The difference in when women start families cuts along many of the same lines that divide the country in other ways, and the biggest one is education. Women with college degrees have children an average of seven years later than those without — and often use the years in between to finish school and build their careers and incomes.

People with a higher socioeconomic status “just have more potential things they could do instead of being a parent, like going to college or grad school and having a fulfilling career,” said Heather Rackin, a sociologist at Louisiana State University who studies fertility. “Lower-socioeconomic-status people might not have as many opportunity costs — and motherhood has these benefits of emotional fulfillment, status in their community and a path to becoming an adult.”

12) Whatever the politics of “Medicare for All” even a conservative thinktank admits it saves money (though, they kind of hid that).  Drum doesn’t:

Here’s some good news. The libertarians at the Mercatus Center did a cost breakdown of Bernie Sanders’ Medicare for All plan and concluded that it would save $2 trillion during its first ten years:

Now, as you might guess, this was not the spin the Mercatus folks put on their study. Their headline is “M4A Would Place Unprecedented Strain on the Federal Budget.” This isn’t really true, of course, since M4A would absorb all the costs of our current health care system but would also absorb all the payments we make to support it. That includes current taxes (for Medicare, Medicaid, and Obamacare), premiums paid by employers, premiums paid by individuals, and out-of-pocket costs from individuals. Instead of going straight to doctors, hospitals, and insurance companies, it would go instead to the federal government, which would then pay everyone else. It’s a lot of money, but it’s no particular “strain” on anything.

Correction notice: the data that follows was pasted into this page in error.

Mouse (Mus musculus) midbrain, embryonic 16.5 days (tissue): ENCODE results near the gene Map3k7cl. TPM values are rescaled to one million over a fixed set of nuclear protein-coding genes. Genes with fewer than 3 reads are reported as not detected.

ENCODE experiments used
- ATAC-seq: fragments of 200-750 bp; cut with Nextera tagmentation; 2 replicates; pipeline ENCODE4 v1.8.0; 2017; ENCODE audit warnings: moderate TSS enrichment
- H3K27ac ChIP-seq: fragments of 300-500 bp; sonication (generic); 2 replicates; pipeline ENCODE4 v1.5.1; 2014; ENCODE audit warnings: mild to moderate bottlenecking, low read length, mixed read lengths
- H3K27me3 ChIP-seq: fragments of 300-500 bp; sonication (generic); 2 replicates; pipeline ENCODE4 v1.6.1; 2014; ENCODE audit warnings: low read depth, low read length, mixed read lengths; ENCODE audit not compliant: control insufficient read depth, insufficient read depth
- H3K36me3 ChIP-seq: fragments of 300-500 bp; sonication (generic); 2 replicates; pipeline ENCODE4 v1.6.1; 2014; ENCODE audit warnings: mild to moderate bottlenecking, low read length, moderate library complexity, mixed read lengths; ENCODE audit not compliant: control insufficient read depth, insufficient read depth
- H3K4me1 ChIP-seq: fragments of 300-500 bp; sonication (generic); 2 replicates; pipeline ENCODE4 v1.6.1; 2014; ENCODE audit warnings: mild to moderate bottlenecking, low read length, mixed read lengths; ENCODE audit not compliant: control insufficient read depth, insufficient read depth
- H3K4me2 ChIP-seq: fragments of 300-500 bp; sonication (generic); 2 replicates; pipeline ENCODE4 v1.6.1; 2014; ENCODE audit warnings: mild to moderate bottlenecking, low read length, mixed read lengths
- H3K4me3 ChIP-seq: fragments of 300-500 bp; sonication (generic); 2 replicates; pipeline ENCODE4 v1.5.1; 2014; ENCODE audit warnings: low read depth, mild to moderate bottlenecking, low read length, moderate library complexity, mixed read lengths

And overall we’d save at least $2 trillion over ten years.

13) Science ways in on “boxers vs briefs” and the answer is “boxers.”  At least if you want to reproduce.

 

What is America anyway?

Basically, American is Christian white people if you ask the Fox News types (i.e., today’s Republican Party).  Laura Ingraham basically makes the subtext, text.

Lots of good takes.  Great one from Conor Friedersdorf:

What I love about America is its animating idea: “That all men are created equal, that they are endowed by their Creator with certain unalienable Rights, that among these are Life, Liberty and the pursuit of Happiness.”

What Ingraham loved about America was apparently its former demographic profile. Now that Hispanic and Asian immigrants have triggered “massive demographic changes,” the America she loves “doesn’t exist anymore.” Sad!